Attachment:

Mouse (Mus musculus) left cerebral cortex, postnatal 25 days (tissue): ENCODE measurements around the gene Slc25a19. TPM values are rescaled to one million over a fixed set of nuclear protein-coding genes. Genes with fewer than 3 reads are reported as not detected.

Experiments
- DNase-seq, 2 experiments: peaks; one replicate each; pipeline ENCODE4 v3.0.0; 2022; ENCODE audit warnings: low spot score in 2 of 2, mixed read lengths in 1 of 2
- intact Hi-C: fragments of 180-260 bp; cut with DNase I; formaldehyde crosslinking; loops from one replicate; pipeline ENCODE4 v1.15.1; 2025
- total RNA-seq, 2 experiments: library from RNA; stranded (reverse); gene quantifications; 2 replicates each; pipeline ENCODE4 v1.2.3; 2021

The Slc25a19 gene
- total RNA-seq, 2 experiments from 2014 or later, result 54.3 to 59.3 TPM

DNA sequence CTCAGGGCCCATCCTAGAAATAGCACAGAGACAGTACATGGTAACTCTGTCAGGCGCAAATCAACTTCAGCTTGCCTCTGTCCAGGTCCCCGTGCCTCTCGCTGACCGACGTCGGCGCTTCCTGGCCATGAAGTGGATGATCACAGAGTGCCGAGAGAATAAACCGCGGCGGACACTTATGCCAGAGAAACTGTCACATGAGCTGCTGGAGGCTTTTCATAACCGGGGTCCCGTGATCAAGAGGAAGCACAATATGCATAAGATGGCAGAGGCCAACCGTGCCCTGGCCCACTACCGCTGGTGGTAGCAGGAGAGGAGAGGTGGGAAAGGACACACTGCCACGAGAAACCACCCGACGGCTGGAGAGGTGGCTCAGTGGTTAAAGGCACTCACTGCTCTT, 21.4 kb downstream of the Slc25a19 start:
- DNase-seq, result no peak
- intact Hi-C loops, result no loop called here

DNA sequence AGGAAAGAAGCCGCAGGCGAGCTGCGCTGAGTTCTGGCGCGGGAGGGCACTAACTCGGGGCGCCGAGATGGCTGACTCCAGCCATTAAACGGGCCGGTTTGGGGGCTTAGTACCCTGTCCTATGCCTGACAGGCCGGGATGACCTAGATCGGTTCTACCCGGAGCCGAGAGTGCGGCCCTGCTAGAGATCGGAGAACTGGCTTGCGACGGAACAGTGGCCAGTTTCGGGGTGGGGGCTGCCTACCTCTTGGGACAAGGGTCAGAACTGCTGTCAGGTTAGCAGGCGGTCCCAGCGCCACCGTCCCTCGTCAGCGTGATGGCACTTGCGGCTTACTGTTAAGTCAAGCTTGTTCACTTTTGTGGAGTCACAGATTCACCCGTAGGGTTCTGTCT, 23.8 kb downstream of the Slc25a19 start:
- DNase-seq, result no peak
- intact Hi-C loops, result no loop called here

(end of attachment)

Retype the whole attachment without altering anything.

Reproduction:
Mouse (Mus musculus) left cerebral cortex, postnatal 25 days (tissue): ENCODE measurements around the gene Slc25a19. TPM values are rescaled to one million over a fixed set of nuclear protein-coding genes. Genes with fewer than 3 reads are reported as not detected.

Experiments
- DNase-seq, 2 experiments: peaks; one replicate each; pipeline ENCODE4 v3.0.0; 2022; ENCODE audit warnings: low spot score in 2 of 2, mixed read lengths in 1 of 2
- intact Hi-C: fragments of 180-260 bp; cut with DNase I; formaldehyde crosslinking; loops from one replicate; pipeline ENCODE4 v1.15.1; 2025
- total RNA-seq, 2 experiments: library from RNA; stranded (reverse); gene quantifications; 2 replicates each; pipeline ENCODE4 v1.2.3; 2021

The Slc25a19 gene
- total RNA-seq, 2 experiments from 2014 or later, result 54.3 to 59.3 TPM

DNA sequence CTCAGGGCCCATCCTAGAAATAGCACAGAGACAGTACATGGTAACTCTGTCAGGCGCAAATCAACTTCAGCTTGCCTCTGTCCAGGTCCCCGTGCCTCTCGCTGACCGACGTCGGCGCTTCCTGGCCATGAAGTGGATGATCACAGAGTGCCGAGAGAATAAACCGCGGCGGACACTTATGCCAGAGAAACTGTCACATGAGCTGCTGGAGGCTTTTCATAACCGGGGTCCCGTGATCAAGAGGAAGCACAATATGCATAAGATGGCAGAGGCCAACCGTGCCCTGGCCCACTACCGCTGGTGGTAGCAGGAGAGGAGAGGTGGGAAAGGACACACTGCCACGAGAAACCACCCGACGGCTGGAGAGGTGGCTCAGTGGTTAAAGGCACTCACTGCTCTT, 21.4 kb downstream of the Slc25a19 start:
- DNase-seq, result no peak
- intact Hi-C loops, result no loop called here

DNA sequence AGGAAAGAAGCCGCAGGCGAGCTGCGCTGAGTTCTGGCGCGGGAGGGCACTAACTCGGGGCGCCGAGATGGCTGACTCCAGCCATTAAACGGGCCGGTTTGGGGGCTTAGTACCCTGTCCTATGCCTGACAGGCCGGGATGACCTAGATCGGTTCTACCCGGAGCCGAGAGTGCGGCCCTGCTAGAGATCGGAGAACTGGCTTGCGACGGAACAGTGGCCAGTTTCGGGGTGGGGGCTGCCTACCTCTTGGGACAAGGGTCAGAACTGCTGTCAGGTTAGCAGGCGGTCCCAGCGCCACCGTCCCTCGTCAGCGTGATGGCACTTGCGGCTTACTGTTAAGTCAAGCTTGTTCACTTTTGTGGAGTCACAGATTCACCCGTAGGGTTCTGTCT, 23.8 kb downstream of the Slc25a19 start:
- DNase-seq, result no peak
- intact Hi-C loops, result no loop called here